ISSN (Print) - 0012-9976 | ISSN (Online) - 2349-8846

Articles by Saral SarkarSubscribe to Saral Sarkar

The Tragedy of Lampedusa - What to Do?

The travails faced by economic refugees from the developing world are a consequence of overpopulation and overburdening of ecological resources in their respective countries. Urgent steps are to be taken by their respective governments to avoid repeated tragedies faced by refugees as they seek to undertake difficult journeys to the developed world. 

Maoist Violence - I

I would like to congratulate you for writing the editorial “Violence of the Oppressed” (EPW, 8 June 2013). What you have written is correct.

Development Critique in Culture Trap

Saral Sarkar The cultural critiques of development by equating ecology and culture romanticise indigenousness and wrongly blame the west for pitfalls of industrialism.

WEST GERMANY-On the Horns of Dilemmas

WEST GERMANY On the Horns of Dilemmas Saral Sarkar THE economic crisis has deepened in West Germany, and with it the social and political crisis. From stagflation the economy has slumped into recession (with inflation continuing). The number of unemployed, which was below one million just one year ago, has reached the "alarming figure'' of two million, and everyday more retrenchments are being reported. 11,653 firms have declared bankruptcy in the last year. Even firms which have transferred production to the low- wage Third World are not safe. Rollei- Singapur, producers of the erstwhile world-famous Rolleifiex cameras, have gone bankruptSteel giant Hoesch has to merge with another giant Krupp in order to survive.

EAST GERMANY-Who Is Demonstrating in Moscow

EAST GERMANY 'Who Is Demonstrating in Moscow?' Saral Sarkar ON October 10, 1981, the clay the massive 300,000 strong demonstration for peace and against nuclear rearmament took place in Bonn, rightist critics of the West German Peace Movement used a small aeroplane to write on the skv the question: "Who is demonstrating in Moscow?" While the communist rulers of Eastern Europe are very glad about the peace movement in the West and are encouraging it, they are obviously also feeling somewhat einbaras- sed by such questions.

WEST GERMANY-Citizens Initiative for Peace

WEST GERMANY Citizens' Initiative for Peace Saral Sarkar PEACE ;s too important an issue to be left to the politicians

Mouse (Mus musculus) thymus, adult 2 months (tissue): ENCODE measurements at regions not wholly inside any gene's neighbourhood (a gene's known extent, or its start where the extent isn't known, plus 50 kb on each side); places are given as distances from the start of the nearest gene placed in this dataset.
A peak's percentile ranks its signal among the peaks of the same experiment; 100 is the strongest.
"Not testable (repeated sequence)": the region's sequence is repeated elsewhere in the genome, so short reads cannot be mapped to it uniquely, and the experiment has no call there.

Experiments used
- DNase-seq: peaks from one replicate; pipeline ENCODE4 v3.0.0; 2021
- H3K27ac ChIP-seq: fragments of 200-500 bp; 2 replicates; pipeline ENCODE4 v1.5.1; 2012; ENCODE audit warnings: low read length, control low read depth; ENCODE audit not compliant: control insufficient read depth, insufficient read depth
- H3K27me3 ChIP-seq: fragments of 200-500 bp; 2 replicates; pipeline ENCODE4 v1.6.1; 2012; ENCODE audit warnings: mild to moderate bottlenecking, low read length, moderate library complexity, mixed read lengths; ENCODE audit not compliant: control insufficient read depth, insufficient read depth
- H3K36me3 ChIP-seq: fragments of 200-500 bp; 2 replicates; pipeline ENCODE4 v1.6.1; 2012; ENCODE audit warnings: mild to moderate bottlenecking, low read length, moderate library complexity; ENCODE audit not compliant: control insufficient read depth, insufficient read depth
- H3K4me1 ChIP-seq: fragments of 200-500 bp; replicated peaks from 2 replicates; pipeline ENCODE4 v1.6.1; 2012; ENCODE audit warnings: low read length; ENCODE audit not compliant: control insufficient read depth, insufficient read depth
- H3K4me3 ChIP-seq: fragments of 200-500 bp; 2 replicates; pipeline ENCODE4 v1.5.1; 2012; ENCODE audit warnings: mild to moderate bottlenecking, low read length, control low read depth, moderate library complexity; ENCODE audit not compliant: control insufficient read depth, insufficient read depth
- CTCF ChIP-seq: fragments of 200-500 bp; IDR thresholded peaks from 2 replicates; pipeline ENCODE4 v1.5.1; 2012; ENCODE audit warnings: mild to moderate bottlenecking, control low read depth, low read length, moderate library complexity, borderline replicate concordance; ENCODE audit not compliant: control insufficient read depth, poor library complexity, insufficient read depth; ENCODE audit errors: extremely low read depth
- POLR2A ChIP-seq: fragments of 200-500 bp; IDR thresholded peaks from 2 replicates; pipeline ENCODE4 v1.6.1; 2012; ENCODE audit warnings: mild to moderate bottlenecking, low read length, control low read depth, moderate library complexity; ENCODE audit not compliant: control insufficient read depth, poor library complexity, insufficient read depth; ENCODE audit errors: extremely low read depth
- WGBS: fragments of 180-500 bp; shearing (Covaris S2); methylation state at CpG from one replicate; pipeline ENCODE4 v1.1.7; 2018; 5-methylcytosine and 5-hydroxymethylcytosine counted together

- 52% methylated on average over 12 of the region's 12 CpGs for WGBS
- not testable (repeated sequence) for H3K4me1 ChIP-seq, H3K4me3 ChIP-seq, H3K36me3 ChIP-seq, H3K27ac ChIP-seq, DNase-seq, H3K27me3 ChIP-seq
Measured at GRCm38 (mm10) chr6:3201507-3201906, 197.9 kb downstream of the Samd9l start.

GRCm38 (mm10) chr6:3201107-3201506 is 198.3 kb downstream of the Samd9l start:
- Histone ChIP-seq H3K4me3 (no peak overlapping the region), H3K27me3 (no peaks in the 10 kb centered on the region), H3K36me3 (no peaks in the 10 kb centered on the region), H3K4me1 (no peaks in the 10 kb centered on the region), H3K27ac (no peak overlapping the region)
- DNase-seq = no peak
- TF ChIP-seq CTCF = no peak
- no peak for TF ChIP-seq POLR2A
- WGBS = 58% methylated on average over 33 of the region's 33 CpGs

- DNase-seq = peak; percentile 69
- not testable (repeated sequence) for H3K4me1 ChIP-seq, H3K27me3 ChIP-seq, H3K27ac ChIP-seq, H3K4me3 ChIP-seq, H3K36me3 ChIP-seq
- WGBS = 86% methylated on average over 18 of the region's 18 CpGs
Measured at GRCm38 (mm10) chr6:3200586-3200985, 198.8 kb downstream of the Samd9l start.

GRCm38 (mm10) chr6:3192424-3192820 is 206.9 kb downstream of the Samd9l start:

The Alternative in Eastern Europe

The Alternative in Eastern Europe Saral Sarkar Die Alternative: zur Kritik des real existiereaden Sozialismus by Rudolph Bahro; Europaische Verlagsanstalt, Koln and Frankfurt, 1977; pp 543. English translation published by New Left Books, London, under the title The Alternative in Eastern Europe (1978.

Labouring the Obvious, but Missing the Essence

Labouring the Obvious, but Missing the Essence Saral Sarkar THE aim of this book is "to acquaint the readers with the economic progress of the Soviet Union in the post-war period". This and the title of the book already indicate that the author is not going to examine, but merely describe. Still his impressive bio-data might make one believe that he would give an objective description and, by an telligent choice of the material, leveal also the nature of the development. But Singh disappoints us. He describes mainly with the help of official production figures, plan targets, official percentage calculations and statements of Kosygin and Brezhnev, blissfully forgetting the well-known fact that statistips, especially official statistics (Singh has not worked out any himself), can conceal as well as reveal truth and that statements of politicians, especially of those in government, have to be taken with a pinch of salt. He is totally uncritical; his is the approach of the faithful , But why does Singh describe in such great detail something that is well- known and accepted by most people as fact? Everybody agrees that the Soviet Union is a superpower, and that its industry, science and technology das made great progress. When now there is discussion of Soviet economic development, it is mainly on the nature and not the quantity of that development, on the socio-political setup behind that development and on the nature of the distribution of the gains of that development "The present volume is devoted to her post-war economic progress ... which can not be isolated from the socio-political settings." But does Singh do that properly? He devotes a section to the 20th Congress (1956), but does not say a word about Khruschov's denunciation of Stalin. He mentions the economic reforms of the sixties as "measures for improving the methods of economic management" which "conformed to the requirements of a developed socialist society"; but he does not say a word about the contents of the reforms, nor why they became necessary. He also does not mention that profit (or whatever type, it may be) has played since then a certain important role in the Soviet economy. Rather, he cites the finding of Sidney and Beatrice Webb (1935) that profit-making has been abolished in the Soviet Union. Singh only speaks of the participation of the people in the day-to-day working of the Soviet political system; but he does not give any' concrete example. According to; Singh, "the working people are the co-owners of the means of production". It would be interesting to know the relative powers of the workers and the managers in the affairs of the firm

Not Role Conflict, but Social Conflict

Indische Frauen zwischen Patriarchat und Chancengleichheit : Rollen- konflikte studierender und berufstatiger Frauen (Indian Women between Patriarchy and Equality of Opportunities: Role-Conflicts of Studying and Working Women) by Maria Mies: Verlag Anton Hain, 1973; pp ix + 266 of educated and working middle-class Indian women already exist

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